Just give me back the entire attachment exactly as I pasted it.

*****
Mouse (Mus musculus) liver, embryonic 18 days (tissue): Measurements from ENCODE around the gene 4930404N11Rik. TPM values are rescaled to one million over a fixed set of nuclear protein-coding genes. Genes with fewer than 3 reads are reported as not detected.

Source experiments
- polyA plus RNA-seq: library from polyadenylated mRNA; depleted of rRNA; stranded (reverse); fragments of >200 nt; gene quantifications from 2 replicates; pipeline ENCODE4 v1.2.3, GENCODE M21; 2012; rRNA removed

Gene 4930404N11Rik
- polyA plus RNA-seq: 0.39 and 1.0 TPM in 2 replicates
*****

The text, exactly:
Mouse (Mus musculus) liver, embryonic 18 days (tissue): Measurements from ENCODE around the gene 4930404N11Rik. TPM values are rescaled to one million over a fixed set of nuclear protein-coding genes. Genes with fewer than 3 reads are reported as not detected.

Source experiments
- polyA plus RNA-seq: library from polyadenylated mRNA; depleted of rRNA; stranded (reverse); fragments of >200 nt; gene quantifications from 2 replicates; pipeline ENCODE4 v1.2.3, GENCODE M21; 2012; rRNA removed

Gene 4930404N11Rik
- polyA plus RNA-seq: 0.39 and 1.0 TPM in 2 replicates